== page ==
this page is http://www.badgasinlakebluff.pxxq.com/chronology.htm
Saturday, March 29, 2008:
My wife put $66 of 87 octane gasoline in our new Ford Explorer.
After driving a few miles, the “check engine” light came on.
Sunday, March 30:
The Explorer was hard to start.
We left it parked in the garage.
Monday, March 31:
The Explorer was unusually difficult to start,
but I managed to drive it to Sessler Ford.
The mechanic worked for three hours
but could not find a cause for the errors.
I telephoned the gas station and asked about the gas.
A person named Val said they didn’t know anything but
I could call
That number was Tech Support for the point-of-sale equipment.
The Sessler Ford Service Manager suspected bad gasoline.
He said he could flush it or we could simply drive it dry
and perhaps the errors would end with the next tank of gas.
Tuesday, April 1:
Drove the Explorer once this day.
It was getting more difficult to start.
I noticed that the gas station had taped notes to the
87 octane buttons saying that that grade was not available.
Wednesday, April 2:
I saw that the gas station is still not selling the 87 octane grade.
I walked there and spoke to Val to ask why. She said the gas is fine.
I asked why they weren’t selling it if it is fine.
Val said that it is being tested but that it is fine.
Then followed a series of questions to which she responded with
various versions of, “You are my customer and I will take care of you.”
What is being tested?
What are you testing for?
Who is doing the testing?
Who ordered the testing?
Are other stations being tested?
Having received not a single answer, I walked home.
telephoned Marathon in
referred me to Mr.
cell phone number: 708 533 0650
office (unlisted): 847 360 0888
He advised me to have the gasoline drained immediately.
I walked back to the gas station and saw that a tanker-truck
was parked and pumping and that is had printed on its side:
“Licensed Special Waste Hauler”
went inside and told Val what the
I asked her how I might be reimbursed for my expense.
She told me that I am her customer and that she would take care of me.
I asked if she were the manager. I asked who her supervisor was.
She declined to answer those questions and told me that there is nothing wrong
with the gas and that I should come back next week after it had been tested.
I noted that the underground storage tank was being pumped-out as we spoke.
She denied that. The truck was ten feet away and making a loud pumping noise.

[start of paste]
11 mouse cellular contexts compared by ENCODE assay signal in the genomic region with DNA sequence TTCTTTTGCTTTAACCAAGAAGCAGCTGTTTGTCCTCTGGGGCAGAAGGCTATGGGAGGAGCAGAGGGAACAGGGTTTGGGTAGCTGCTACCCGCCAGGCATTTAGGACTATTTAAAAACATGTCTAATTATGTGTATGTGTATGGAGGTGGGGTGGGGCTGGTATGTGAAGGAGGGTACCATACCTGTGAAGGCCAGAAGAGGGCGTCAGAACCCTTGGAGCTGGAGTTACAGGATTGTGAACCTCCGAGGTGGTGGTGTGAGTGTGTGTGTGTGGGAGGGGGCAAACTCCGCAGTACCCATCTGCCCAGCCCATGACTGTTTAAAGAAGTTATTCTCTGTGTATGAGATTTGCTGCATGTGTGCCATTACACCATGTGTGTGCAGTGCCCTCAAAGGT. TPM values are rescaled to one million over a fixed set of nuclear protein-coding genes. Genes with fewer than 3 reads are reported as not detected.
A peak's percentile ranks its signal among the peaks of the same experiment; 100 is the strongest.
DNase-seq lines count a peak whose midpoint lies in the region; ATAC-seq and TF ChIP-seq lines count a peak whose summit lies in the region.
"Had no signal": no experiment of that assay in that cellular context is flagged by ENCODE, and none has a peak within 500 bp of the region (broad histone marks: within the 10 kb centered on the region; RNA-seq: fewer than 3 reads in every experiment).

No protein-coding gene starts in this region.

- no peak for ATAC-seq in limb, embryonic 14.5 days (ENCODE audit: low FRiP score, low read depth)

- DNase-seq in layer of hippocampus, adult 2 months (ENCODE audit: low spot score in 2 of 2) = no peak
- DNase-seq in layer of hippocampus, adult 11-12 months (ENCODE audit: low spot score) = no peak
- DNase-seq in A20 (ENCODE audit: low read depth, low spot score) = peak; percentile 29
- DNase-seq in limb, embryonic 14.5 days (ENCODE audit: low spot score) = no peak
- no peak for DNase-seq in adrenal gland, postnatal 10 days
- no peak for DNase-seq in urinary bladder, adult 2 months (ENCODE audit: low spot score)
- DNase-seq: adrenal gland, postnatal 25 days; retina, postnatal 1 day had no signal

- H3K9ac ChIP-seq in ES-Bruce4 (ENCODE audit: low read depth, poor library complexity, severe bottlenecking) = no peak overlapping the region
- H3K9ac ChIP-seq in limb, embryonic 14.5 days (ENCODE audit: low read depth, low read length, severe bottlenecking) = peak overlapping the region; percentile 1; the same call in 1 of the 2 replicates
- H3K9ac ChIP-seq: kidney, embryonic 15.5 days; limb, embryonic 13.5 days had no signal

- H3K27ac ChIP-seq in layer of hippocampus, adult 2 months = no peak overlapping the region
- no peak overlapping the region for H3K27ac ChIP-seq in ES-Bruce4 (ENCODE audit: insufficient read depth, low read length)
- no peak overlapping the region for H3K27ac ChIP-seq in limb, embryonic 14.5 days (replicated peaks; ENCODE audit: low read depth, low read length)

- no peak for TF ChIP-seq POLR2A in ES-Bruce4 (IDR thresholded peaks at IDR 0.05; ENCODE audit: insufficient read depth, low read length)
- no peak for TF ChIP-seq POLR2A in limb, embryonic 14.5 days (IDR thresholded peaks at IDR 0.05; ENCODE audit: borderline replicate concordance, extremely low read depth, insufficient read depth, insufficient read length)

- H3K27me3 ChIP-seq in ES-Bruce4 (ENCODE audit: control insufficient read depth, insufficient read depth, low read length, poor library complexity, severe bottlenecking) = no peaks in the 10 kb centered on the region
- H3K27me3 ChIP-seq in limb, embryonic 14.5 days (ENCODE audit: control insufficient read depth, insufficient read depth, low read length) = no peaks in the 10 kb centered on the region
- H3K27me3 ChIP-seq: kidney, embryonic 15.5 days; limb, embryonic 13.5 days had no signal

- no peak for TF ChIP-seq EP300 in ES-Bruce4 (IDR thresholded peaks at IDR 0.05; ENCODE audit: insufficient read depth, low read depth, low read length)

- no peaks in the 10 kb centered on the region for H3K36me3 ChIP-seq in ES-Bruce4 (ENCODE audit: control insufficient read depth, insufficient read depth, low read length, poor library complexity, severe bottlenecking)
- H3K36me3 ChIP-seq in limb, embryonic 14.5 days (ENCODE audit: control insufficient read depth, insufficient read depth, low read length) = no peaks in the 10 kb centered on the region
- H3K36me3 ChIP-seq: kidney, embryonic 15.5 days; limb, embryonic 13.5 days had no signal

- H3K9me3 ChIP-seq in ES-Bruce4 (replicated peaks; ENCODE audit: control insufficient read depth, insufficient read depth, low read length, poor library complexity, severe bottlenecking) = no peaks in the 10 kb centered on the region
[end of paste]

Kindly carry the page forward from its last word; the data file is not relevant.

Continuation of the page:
She said they would contact me. I asked for a paper and pen and wrote my name,
address and phone number for them to have. I left to get my camera.
I promptly returned and photographed the truck that Val said wasn’t there.
The counter clerk Alex came outside to tell me that it was against the law
to take pictures and that Val was calling the police. I walked home.
Thursday, April 3:
Made an appointment to remove the bad gas.
We did not use the Explorer at all this day.
Friday, April 4:
Returned to Sessler for remediation.
It took all morning and cost $904.
When the dealer drained the gas tank, they captured a sample in a glass jar.
At rest it stratifies into a 0.5 inch light-colored layer floating on a 2.5 inch darker layer.
The State Fire Marshall, Division of Petroleum and Chemical Safety had received recent complaints about the gasoline sold at this station and sent Mr. Bob Kowalski to inspect the station because they had received a number of similar complaints two months earlier.
Monday, April 7:
At 3:00 I walk into the store. Val is walking toward me.
“Val?” I ask.
She looked at me and then she started to walk away.
“Val?” I ask again, a little louder even though she clearly heard and saw me the first time.
She continues to walk away without looking back.
“Val?” one last time.
She walks out of the room. Alex, behind the counter, said, “Can I help you?”
“Was that Val?” I asked. All further responses by Alex are in italics.
“Can I help you?”
“Yes. Was that Val?”
“Can I help you?”
“I wanted to talk to Val.”
“Well, I’m helping you now.”
“Fine. Last week you told me to come back ‘next week’ to make a claim. So I was wondering if there is someone I could talk to about that.”
“No. The attorneys and the lawyers are still talking.”
“What attorneys and lawyers?”
“I can’t tell you. That’s disclosed information.”
“Geez. You’re not being very helpful. I have suffered damages and I need to talk to someone about it.”